Race to the stop

Fulop, Healy to introduce competing pay-to-play amendments this week

It’s a safe bet that Jersey City’s current pay-to-play law will be fine-tuned through an amendment that could be introduced this week. What’s unclear is whether that fine tuning will be in line with an amendment introduced by the administration of Mayor Jerramiah T. Healy, or a separate amendment to be introduced by his political rival, City Councilman Steven Fulop.
The two are running against each other in the upcoming May 2013 race for mayor, and are trying to score points with voters by introducing competing amendments that seek to limit the awarding of public contracts to campaign contributors.
Healy and Council President Peter Brennan announced last week that they will introduce an amendment that would prevent donors to Board of Education campaigns and political committees from receiving certain city contracts. The amendment will also specifically include law firms, insurance brokers, and other businesses that provide professional services to the city. The Healy-Brennan amendment would apply to no-bid contracts, Healy explained, since “contracts that are awarded by bidding are not subject to favoritism for donors.”
Fulop, who sponsored the city’s current pay-to-play law and got it passed by the council over the objections of the administration, also plans to introduce a pay-to-play amendment this week, but said his version goes much further.

Two competing pay-to-play amendments from Jerramiah T. Healy and Steven Fulop will be presented to the City Council.
In addition to blocking school board donors from receiving certain city contracts, Fulop said his amendment will also include contributions made to state Senate, state Assembly, and Hudson County races, and will end the practice of “wheeling.” (Wheeling is where campaign donations are shuttled between different entities specifically to circumvent election finance laws. At present, the practice of wheeling is legal in Jersey City.)
Both versions went through several revisions last week and will be made available to the public at the Oct. 24 City Council meeting.
Healy believes the Fulop amendment is too broad.
“A [business that] has a contract with the city should not be barred from making contributions to every campaign, whether it be for state legislative office or county office,” Healy explained in a prepared statement.
“The mayor must really think the public hasn’t been paying attention for the last nine years,” Fulop told the Reporter in response to Healy’s proposed amendment. “After opposing pay-to-play reform, and having his deputy mayor, council people, and treasurer arrested for bribery, he is now trying to portray himself as a reformer with this weak legislation just seven months before an election. If he is serious he would support the more comprehensive reform.”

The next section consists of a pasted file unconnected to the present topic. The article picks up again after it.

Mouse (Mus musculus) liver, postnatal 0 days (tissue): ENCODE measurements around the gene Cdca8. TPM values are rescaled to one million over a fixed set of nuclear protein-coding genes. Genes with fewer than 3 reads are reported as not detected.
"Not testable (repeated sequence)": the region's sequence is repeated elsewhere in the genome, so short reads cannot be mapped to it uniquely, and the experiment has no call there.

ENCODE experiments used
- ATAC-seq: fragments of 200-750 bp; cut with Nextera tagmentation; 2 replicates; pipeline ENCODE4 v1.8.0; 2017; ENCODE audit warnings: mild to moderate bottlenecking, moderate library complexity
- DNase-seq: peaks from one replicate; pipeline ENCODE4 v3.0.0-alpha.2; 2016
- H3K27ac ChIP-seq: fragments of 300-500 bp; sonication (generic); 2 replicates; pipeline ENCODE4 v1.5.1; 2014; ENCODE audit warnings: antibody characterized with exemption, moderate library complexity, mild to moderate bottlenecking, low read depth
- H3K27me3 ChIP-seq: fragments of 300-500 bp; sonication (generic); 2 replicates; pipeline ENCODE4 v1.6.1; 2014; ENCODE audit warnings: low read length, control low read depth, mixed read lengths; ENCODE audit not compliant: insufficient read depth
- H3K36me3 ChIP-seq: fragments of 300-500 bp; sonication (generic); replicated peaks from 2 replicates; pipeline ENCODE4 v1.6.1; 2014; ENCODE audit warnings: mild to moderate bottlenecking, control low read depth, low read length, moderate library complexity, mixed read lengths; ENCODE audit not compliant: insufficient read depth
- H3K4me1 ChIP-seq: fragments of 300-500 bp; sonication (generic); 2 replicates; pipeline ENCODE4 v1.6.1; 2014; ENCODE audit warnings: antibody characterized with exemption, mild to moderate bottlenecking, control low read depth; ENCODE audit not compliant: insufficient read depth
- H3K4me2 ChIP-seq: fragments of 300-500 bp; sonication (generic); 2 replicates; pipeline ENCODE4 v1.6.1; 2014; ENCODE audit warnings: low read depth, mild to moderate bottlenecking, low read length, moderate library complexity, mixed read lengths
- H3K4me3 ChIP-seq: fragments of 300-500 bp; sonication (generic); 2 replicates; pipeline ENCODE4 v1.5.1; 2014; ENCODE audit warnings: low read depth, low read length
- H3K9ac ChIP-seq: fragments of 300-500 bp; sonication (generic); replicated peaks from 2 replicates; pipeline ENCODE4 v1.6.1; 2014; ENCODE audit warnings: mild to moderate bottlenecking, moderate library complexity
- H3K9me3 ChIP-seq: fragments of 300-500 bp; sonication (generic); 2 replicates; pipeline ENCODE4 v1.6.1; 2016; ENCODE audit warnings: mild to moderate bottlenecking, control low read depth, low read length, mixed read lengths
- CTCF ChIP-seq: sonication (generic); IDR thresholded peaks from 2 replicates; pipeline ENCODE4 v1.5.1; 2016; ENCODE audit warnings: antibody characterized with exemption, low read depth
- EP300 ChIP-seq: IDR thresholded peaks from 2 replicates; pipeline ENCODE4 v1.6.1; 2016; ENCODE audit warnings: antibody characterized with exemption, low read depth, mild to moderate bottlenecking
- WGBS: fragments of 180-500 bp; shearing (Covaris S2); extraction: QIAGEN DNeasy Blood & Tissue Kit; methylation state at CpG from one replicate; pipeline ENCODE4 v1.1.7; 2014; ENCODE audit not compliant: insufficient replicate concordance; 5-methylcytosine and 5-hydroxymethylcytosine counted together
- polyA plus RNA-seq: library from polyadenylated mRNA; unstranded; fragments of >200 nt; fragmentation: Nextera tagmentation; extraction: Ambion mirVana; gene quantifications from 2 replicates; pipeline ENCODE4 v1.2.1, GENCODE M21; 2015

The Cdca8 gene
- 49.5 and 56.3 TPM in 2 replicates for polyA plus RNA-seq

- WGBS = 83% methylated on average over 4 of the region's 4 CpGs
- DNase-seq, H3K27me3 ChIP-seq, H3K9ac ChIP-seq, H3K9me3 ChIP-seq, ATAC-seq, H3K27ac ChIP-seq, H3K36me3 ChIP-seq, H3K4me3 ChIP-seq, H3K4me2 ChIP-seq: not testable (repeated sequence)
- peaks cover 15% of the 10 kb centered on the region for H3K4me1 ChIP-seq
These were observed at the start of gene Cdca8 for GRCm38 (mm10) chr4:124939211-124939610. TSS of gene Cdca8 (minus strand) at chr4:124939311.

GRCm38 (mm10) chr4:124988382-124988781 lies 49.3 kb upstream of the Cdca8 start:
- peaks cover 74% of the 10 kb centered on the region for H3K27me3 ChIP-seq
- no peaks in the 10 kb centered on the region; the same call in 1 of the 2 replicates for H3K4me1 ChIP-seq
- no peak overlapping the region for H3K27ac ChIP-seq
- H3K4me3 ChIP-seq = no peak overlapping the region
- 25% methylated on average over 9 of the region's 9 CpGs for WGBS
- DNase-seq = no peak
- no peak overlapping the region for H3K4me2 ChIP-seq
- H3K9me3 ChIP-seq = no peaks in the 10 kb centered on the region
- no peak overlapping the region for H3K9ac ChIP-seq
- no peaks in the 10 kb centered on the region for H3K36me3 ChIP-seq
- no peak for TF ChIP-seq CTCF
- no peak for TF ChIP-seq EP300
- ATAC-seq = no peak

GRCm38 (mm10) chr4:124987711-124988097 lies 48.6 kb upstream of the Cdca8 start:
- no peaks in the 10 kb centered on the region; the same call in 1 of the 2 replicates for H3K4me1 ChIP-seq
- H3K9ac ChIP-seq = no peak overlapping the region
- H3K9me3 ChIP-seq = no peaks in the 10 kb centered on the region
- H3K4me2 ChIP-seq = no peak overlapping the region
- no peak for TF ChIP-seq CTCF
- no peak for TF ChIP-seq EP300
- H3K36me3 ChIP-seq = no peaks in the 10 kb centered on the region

A number of Healy’s allies – including former Deputy Mayor Leona Beldini and ex-City Council President Mariano Vega – were arrested in 2009 as part of Operation Bid Rig for allegedly taking political bribes from a government witness who posed as a property developer. Beldini and Vega are currently serving prison sentences.

‘It’s not campaign finance reform’

Pay-to-play laws forbid campaign donors from getting contracts with a government body within a certain period of time after donating. This cuts down on the possibility of donating to a candidate specifically for the purpose of getting a contract.
With fundraising for the 2013 mayoral and City Council elections about to kick into high gear, both Healy and Fulop are eager to get out in front of pay-to-play reform, which has resurfaced as a major issue.
On Oct. 12, the Hudson County Democratic Organization (HCDO) held a $500/person fundraiser at New Jersey City University. Guests were asked to make checks out to either the HCDO or the election accounts of Hudson County Clerk Barbara Netchert, Assemblyman Jason O’Donnell, or Assemblyman Sean Connors. It is likely that a portion of the money raised from this event will be funneled to Healy’s re-election campaign.
Meanwhile, there will be a $1,000/person Fulop fundraiser on Oct. 30 at Liberty House. Fairview Insurance Director Ryan Graham, whose company received a contract from the Jersey City Board of Education this year, has sent out e-mails asking people to support this upcoming fundraiser. Graham has made several campaign contributions to various candidates in recent years, including Fulop and School Board President Suzanne Mack.
Depending on which amendment is ultimately approved by the City Council, such contributions and contracts might be curtailed in the future.
Heather Taylor, spokeswoman for Citizens Campaign, whose organization has been working with Fulop and the Jersey City Board of Education to close gaps in their current pay-to-play practices, said the school board and City Council should avoid the temptation to ban every contribution under the sun.
“One thing to remember here is we’re not trying to do campaign finance reform. At the end of the day this is public contracting reform,” said Taylor. “This isn’t about who can we stop from contributing. We want to preserve the integrity of public contracts that are awarded by either the city or the school board. We’re trying to ensure that the Jersey City school district and administration are awarding contracts to the most qualified companies at the best price.”
The Board of Education’s policy committee is currently weighing a proposal that would ban the awarding of school district contracts to entities that contribute to City Council and mayoral candidates.

E-mail E. Assata Wright at awright@hudsonreporter.com.

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